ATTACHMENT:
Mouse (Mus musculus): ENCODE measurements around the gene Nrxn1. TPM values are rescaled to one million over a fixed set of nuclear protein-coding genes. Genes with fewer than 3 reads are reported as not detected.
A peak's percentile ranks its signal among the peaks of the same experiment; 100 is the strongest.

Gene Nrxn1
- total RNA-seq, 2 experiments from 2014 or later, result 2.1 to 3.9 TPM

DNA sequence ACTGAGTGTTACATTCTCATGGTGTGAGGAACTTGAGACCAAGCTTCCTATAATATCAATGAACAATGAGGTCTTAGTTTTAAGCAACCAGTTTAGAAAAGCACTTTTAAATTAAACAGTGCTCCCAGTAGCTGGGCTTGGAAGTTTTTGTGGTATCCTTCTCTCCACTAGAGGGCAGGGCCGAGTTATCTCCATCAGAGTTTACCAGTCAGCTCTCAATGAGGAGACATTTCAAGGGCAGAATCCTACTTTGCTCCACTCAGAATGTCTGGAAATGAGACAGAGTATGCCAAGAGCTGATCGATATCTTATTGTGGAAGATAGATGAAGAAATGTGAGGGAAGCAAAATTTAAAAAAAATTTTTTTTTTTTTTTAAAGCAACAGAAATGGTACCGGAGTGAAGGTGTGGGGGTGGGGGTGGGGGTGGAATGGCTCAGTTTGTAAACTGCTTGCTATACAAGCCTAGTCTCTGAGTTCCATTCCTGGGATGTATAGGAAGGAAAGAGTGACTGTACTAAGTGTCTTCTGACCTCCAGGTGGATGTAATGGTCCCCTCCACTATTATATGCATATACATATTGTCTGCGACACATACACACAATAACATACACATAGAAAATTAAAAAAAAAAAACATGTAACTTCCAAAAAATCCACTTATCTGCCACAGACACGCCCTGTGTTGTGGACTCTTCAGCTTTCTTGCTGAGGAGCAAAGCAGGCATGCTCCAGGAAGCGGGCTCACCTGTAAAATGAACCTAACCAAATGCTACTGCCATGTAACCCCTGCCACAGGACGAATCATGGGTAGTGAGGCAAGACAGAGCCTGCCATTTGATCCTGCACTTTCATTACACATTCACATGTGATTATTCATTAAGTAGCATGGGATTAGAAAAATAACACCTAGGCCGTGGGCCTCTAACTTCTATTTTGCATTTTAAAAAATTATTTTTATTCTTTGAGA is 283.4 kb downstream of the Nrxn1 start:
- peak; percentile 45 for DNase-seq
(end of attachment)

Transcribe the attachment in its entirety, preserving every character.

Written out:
Mouse (Mus musculus): ENCODE measurements around the gene Nrxn1. TPM values are rescaled to one million over a fixed set of nuclear protein-coding genes. Genes with fewer than 3 reads are reported as not detected.
A peak's percentile ranks its signal among the peaks of the same experiment; 100 is the strongest.

Gene Nrxn1
- total RNA-seq, 2 experiments from 2014 or later, result 2.1 to 3.9 TPM

DNA sequence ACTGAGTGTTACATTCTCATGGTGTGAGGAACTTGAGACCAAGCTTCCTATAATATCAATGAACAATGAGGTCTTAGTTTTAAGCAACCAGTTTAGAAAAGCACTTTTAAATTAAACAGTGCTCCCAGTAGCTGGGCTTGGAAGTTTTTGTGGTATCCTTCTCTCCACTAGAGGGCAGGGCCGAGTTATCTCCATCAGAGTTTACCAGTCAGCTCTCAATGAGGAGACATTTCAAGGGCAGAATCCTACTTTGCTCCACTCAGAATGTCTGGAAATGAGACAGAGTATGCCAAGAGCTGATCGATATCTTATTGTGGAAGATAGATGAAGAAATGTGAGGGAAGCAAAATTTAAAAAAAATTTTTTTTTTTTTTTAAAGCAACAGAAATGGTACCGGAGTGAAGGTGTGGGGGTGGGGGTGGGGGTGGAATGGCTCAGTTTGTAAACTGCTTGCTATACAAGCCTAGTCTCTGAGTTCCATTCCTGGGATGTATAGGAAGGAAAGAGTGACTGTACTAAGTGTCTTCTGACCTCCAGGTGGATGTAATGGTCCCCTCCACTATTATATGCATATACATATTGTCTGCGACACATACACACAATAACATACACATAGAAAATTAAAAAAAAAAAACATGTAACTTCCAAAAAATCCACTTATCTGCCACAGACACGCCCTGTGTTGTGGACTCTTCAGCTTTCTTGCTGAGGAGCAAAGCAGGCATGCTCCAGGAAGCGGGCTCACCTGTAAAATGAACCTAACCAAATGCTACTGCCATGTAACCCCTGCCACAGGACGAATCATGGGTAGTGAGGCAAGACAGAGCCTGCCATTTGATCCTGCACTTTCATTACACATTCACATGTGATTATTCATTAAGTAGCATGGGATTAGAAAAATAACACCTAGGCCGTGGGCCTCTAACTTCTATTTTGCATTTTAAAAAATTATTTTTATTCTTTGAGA is 283.4 kb downstream of the Nrxn1 start:
- peak; percentile 45 for DNase-seq